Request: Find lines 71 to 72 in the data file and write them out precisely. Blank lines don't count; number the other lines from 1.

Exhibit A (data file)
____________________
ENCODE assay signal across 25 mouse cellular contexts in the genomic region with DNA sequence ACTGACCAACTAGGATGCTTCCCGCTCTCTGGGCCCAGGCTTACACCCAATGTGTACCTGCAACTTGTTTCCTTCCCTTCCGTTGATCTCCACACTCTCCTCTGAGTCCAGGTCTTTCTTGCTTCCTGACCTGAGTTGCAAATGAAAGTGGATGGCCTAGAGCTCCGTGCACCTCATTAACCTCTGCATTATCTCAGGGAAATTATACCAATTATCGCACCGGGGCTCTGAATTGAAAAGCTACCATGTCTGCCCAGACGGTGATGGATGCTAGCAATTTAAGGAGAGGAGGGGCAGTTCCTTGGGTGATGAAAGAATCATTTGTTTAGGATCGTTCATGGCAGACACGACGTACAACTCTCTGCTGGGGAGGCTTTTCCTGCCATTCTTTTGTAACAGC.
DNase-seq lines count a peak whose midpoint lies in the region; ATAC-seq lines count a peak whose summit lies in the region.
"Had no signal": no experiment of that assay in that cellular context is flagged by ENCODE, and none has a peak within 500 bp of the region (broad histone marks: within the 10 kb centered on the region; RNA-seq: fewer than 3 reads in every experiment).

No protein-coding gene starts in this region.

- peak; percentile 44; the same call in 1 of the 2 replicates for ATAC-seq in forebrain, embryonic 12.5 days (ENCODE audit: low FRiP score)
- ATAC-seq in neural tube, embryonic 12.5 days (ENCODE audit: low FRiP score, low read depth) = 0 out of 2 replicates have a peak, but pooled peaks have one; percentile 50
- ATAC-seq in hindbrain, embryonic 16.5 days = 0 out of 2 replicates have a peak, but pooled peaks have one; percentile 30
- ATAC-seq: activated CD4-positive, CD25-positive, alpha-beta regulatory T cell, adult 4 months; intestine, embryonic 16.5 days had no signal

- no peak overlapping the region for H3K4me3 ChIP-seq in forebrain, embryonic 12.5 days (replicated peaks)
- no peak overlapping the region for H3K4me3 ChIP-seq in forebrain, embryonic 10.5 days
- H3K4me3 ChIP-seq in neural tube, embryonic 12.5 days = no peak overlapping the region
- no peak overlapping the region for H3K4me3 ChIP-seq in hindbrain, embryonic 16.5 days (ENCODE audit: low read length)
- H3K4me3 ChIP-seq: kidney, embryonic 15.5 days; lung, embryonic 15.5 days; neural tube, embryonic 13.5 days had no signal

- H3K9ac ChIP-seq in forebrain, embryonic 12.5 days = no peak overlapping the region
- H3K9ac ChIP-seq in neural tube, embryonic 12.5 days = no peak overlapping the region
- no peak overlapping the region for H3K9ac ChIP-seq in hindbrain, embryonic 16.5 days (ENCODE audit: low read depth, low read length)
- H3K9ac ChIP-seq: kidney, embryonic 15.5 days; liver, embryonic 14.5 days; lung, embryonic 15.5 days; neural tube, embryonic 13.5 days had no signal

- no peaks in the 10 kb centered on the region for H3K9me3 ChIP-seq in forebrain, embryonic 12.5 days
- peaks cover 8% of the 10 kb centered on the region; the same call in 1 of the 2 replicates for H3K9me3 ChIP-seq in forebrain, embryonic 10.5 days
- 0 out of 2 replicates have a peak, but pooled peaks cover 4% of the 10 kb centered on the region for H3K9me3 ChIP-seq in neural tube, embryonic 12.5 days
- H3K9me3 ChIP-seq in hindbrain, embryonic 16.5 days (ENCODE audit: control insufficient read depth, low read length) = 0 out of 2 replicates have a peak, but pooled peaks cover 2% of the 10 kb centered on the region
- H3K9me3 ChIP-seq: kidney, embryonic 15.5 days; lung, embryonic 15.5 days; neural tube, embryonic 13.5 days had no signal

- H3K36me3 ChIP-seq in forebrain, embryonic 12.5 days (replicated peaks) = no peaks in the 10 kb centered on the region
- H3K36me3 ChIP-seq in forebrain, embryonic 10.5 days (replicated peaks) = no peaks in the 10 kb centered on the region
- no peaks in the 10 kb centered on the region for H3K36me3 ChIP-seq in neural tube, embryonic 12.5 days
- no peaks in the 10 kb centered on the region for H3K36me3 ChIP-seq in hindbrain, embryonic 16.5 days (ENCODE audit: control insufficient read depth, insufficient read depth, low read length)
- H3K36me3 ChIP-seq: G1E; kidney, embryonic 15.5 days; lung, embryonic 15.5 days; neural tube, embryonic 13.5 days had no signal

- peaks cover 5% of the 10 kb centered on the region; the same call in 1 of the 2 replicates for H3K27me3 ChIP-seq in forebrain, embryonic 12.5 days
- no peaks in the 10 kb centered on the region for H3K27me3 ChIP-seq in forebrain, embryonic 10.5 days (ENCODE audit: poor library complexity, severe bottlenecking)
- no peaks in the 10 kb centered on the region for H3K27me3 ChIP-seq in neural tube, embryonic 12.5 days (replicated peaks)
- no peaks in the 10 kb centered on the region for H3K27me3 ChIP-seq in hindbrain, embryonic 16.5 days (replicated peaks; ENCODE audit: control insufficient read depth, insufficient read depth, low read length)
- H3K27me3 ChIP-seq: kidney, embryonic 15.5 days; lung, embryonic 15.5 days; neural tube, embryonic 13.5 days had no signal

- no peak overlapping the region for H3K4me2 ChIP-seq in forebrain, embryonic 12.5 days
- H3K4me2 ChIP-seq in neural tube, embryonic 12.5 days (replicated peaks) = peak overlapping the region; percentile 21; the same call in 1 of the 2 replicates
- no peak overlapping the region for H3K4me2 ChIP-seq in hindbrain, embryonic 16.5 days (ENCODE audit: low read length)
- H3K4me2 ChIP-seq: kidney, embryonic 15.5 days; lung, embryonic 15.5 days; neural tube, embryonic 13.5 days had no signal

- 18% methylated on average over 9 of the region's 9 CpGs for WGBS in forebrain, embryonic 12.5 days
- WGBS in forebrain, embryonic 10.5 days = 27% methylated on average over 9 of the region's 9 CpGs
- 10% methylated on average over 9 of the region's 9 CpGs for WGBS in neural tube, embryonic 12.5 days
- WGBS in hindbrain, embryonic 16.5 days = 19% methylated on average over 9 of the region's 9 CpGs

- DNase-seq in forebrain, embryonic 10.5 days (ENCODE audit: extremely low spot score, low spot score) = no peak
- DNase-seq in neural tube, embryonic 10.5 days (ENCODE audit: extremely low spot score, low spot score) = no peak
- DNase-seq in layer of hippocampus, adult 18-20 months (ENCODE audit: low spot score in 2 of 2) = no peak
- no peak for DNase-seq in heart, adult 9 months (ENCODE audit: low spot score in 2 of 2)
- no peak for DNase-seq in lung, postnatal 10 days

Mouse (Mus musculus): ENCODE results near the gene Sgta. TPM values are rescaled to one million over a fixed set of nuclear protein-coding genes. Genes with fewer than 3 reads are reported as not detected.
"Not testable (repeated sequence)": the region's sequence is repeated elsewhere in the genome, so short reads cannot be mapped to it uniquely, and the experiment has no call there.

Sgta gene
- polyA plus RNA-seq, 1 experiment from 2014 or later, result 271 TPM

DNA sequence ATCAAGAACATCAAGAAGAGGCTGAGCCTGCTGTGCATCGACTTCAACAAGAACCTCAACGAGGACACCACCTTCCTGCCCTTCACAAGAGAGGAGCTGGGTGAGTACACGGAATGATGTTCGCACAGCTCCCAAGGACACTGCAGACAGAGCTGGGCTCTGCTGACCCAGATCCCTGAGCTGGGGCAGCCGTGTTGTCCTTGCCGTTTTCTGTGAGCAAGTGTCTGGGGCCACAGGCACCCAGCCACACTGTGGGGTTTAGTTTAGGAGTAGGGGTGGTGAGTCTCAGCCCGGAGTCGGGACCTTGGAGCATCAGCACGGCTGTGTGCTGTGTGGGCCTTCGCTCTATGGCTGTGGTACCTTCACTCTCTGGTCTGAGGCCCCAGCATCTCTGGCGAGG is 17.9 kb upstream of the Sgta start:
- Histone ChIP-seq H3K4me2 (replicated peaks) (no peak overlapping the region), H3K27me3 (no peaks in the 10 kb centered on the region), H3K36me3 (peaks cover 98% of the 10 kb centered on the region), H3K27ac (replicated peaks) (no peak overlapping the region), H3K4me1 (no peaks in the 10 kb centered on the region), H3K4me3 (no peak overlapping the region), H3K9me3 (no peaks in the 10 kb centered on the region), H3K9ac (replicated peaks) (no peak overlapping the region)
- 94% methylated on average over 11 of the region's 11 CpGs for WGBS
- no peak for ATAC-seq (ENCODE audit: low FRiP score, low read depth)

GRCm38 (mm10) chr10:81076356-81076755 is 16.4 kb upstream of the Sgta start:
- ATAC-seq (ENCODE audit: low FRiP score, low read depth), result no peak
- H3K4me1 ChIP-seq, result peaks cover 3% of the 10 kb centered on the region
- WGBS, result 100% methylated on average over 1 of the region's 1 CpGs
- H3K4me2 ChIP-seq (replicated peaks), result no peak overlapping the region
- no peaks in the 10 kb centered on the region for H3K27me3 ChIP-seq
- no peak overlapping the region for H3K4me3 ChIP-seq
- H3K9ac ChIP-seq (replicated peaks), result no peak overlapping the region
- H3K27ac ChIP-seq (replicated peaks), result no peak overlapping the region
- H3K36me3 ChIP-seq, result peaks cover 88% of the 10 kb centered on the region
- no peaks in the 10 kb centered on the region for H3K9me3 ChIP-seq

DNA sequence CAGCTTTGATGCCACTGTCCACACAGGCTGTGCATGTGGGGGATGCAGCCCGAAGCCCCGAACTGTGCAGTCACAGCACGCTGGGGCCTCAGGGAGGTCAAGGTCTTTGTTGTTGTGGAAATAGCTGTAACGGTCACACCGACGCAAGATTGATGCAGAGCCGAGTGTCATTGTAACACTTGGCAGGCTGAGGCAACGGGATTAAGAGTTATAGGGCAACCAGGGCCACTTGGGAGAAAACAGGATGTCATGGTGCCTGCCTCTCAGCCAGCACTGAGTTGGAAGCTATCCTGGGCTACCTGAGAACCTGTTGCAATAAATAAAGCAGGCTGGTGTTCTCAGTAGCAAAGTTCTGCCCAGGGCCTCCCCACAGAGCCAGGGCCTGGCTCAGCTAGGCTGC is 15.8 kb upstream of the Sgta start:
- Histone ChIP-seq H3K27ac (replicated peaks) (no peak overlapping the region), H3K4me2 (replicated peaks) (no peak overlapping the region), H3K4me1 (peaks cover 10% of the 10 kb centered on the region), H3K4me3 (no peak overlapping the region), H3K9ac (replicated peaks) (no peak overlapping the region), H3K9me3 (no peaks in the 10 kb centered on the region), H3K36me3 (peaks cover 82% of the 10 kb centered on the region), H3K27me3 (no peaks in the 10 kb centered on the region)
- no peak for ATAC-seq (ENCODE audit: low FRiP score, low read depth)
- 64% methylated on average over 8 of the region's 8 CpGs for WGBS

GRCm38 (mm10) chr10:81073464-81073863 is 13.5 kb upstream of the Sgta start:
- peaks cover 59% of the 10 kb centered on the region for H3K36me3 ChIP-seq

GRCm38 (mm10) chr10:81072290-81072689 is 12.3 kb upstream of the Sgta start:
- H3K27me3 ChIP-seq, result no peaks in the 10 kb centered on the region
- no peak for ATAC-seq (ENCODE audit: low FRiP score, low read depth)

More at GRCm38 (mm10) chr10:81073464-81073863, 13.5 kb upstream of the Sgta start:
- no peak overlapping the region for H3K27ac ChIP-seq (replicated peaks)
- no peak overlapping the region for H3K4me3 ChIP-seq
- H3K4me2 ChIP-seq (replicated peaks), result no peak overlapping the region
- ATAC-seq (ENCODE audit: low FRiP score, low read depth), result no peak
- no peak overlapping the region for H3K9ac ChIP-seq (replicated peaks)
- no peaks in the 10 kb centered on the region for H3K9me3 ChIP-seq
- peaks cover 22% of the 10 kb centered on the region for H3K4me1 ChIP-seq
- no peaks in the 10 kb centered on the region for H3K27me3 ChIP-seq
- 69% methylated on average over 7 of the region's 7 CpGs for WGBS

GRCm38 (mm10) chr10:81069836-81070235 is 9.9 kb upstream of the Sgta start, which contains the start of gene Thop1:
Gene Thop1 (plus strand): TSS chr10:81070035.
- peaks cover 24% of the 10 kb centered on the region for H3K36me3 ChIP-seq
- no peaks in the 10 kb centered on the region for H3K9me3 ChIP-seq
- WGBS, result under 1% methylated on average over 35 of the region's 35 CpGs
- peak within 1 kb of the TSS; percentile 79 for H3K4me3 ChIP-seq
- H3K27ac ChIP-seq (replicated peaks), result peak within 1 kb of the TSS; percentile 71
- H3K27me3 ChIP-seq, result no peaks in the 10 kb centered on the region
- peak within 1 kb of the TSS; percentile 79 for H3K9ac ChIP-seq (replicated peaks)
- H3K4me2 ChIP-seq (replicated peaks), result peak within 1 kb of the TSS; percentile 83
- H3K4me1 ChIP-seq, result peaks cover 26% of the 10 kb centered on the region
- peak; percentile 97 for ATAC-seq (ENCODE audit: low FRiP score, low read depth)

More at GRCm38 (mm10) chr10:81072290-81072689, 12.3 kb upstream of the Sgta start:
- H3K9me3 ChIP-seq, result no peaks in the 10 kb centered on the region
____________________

GRCm38 (mm10) chr10:81072290-81072689 is 12.3 kb upstream of the Sgta start:
- H3K27me3 ChIP-seq, result no peaks in the 10 kb centered on the region